I hold an afterschool tutoring program to help students with homework. I make sure that parents receive important school communications in their preferred language. Parents often contact me with concerns and I supply answers for them. That keeps the lines of communication open.
How do you determine/decide what language to focus on in a lesson? Describe your planning process to address the needs of ELLs, if possible.
LP: I keep in mind what proficiency levels I have in a class. Vocabulary is one of my main focuses and I gauge what they know through questioning techniques/pre-tests. I like to use realia and pictures with the lower proficiency level students and even with the higher level students, as the situation warrants.
What benefits or strengths do English language learners bring to your classroom/school?
LP: English language learners bring their language and culture to my classroom and our schools, which allows them to share a piece of the rest of the world with others. They help students and teachers understand what life and school is like in other countries, from a first-hand account.
How do you encourage ELLs to learn? How do you accelerate their language development and ensure their equitable access to content learning?
LP: I let them know from the start that learning another language is very hard work, yet so worth it. I assure them that bilingualism will give them an advantage over monolinguals in the work-world, and encourage them to soak up everything around them. I work with teachers to facilitate students’ content learning, and they are never denied access to any courses.
How do you assess your students’ language learning? How do you use the results of formative (ongoing assessments of progress towards instructional goals) and/or summative testing (such as annual tests like ACCESS)?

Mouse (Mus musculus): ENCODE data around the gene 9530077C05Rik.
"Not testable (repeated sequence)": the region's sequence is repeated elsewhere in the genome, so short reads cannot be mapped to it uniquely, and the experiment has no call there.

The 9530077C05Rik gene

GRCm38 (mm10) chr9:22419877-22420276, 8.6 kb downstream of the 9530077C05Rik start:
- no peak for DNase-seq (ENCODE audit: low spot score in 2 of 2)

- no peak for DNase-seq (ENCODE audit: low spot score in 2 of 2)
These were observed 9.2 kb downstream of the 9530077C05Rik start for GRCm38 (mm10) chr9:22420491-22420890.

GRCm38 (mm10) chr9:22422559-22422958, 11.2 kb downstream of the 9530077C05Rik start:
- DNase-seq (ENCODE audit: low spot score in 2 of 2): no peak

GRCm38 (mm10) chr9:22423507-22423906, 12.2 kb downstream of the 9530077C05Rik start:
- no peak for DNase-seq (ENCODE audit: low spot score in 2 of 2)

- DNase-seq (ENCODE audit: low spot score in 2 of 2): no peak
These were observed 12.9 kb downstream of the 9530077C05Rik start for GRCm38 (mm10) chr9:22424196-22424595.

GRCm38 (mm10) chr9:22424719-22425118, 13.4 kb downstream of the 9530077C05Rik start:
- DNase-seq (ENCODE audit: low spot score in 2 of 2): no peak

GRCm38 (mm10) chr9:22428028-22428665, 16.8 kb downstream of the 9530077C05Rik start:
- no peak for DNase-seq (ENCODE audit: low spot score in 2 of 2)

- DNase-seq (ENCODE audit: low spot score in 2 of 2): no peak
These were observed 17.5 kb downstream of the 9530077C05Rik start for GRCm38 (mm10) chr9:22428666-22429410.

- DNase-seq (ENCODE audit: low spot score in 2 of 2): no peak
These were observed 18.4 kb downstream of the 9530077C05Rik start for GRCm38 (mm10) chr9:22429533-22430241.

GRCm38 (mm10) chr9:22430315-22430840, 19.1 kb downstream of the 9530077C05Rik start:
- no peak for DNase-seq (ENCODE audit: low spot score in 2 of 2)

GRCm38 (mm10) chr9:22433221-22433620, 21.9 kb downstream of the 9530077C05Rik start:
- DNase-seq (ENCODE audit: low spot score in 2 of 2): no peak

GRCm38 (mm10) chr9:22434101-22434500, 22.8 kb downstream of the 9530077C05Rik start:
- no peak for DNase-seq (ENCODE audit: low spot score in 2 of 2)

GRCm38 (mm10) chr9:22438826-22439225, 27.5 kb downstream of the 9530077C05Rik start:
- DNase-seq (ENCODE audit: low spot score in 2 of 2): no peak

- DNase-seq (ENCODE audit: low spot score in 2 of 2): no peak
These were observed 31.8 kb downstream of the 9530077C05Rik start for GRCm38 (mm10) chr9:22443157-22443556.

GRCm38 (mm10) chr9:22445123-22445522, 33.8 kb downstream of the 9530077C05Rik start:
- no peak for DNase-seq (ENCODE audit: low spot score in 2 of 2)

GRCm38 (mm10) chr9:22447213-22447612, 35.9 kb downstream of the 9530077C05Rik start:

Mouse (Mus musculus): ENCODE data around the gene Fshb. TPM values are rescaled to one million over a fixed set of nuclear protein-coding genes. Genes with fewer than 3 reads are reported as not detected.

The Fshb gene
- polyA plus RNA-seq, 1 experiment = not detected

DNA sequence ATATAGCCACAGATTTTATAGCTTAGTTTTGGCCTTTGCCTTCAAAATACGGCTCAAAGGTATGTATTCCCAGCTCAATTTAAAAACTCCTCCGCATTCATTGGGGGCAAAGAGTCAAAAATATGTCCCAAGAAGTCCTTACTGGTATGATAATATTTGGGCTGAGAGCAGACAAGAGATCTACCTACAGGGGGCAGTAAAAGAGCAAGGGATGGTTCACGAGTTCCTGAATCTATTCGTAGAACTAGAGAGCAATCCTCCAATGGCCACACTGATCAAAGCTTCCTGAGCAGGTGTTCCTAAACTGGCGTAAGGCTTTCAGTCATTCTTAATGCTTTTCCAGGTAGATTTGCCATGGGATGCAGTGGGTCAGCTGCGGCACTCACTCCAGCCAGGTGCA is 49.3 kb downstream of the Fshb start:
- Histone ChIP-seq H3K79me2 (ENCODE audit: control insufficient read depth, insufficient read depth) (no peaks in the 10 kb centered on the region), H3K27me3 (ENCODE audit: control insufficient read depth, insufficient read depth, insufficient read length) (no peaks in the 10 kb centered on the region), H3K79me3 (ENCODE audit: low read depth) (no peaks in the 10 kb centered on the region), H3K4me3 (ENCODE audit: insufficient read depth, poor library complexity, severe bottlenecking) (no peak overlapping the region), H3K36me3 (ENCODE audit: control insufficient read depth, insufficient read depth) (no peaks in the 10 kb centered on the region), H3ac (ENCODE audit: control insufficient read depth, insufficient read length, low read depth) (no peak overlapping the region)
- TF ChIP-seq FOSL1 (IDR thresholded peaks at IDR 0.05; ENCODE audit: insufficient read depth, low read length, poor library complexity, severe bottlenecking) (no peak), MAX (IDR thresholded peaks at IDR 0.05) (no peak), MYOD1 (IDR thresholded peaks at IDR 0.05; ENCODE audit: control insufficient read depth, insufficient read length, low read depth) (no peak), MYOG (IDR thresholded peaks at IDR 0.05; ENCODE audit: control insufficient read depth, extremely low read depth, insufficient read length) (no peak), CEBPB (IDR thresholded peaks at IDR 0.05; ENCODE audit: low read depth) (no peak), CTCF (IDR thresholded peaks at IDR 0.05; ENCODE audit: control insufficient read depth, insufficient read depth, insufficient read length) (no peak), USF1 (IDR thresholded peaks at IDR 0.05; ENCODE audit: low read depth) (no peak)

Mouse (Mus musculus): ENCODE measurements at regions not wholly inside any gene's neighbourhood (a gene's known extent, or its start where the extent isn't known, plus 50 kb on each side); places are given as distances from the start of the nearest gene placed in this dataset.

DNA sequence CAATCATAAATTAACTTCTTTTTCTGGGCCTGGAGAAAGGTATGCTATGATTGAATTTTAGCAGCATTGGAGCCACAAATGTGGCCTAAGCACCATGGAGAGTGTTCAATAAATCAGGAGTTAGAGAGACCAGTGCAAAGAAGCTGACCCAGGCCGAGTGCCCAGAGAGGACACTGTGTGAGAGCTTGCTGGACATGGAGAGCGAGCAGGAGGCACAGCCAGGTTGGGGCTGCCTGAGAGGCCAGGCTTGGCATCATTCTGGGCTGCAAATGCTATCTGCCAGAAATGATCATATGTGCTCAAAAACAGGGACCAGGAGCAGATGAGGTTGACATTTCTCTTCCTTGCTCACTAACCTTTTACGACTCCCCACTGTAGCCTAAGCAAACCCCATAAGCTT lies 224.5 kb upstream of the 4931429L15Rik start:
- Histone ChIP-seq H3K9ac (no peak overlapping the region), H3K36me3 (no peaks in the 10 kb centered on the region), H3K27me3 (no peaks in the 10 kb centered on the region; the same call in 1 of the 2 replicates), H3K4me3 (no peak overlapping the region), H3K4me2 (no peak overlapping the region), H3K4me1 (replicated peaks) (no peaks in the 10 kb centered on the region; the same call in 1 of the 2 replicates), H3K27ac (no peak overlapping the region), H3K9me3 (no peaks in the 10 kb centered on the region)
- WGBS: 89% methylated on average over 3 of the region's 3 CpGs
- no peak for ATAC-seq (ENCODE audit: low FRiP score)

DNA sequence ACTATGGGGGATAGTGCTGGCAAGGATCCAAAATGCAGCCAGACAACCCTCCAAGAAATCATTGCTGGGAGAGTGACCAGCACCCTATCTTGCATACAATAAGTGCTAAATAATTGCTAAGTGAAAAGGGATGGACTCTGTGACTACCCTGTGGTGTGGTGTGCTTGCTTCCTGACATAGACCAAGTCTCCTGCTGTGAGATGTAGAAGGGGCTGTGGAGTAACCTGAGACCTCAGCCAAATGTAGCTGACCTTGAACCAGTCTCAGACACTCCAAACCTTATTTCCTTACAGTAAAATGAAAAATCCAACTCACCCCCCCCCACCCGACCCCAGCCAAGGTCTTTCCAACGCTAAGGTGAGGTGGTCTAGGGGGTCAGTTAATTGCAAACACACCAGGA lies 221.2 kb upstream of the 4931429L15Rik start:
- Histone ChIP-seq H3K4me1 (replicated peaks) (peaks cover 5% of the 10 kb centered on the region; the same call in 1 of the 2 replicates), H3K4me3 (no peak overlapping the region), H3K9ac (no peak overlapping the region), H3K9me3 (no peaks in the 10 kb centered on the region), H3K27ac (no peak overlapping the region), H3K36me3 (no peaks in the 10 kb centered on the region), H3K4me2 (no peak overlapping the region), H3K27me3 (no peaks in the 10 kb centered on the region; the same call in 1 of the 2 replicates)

LP: I use the results of the WIDA W-APT and WIDA ACCESS for ELLs 2.0to determine what levels of adaptation the students will need in content classes. I share the scores with the other teachers so that they are aware of exactly what they need to do to make their course content more comprehensible for the ELL. I use questioning techniques and pre/post assessments with students to decide what units we need to cover and in how much depth. What works for one student may not work with another. It’s all about making adaptations for each one, as necessary.
Do you and your colleagues have the resources you need to teach ELLs adequately? What would you most like to add to your available resources or training?
LP: My district's administrators have always been supportive of our ESL Program and of me. They allow me to participate in many trainings. I feel that I have many resources available to help me adequately teach ELLs via the PA Department of Education’s ESL web portal, PA Department of Education training webinars and conferences, educational training centers, and the WIDA website. It is essential for me to stay aware of any changes and new avenues the state or federal government is taking, due to my coordinator responsibilities. I also have to add that I have had an extremely beneficial resource network among other local school district ESL teacher friends for many years. We bounce thoughts and ideas off of each other when we need some guidance on any unfamiliar issue that arises. That is invaluable!
How has WIDA helped you achieve your goals as an educator?
LP: I use the WIDA W-APT, the W-APT score calculator, WIDA ACCESS for ELLs 2.0, and the WIDA AMS site to take care of the evaluations required by Pennsylvania. I also use it to re-certify as an evaluator each year and to watch valuable webinar trainings. I print the Can Do Descriptors and the Standards to use in my classroom and share with content area teachers. I also attended an in-person training on ACCESS for ELLs 2.0 at a Pennsylvania conference.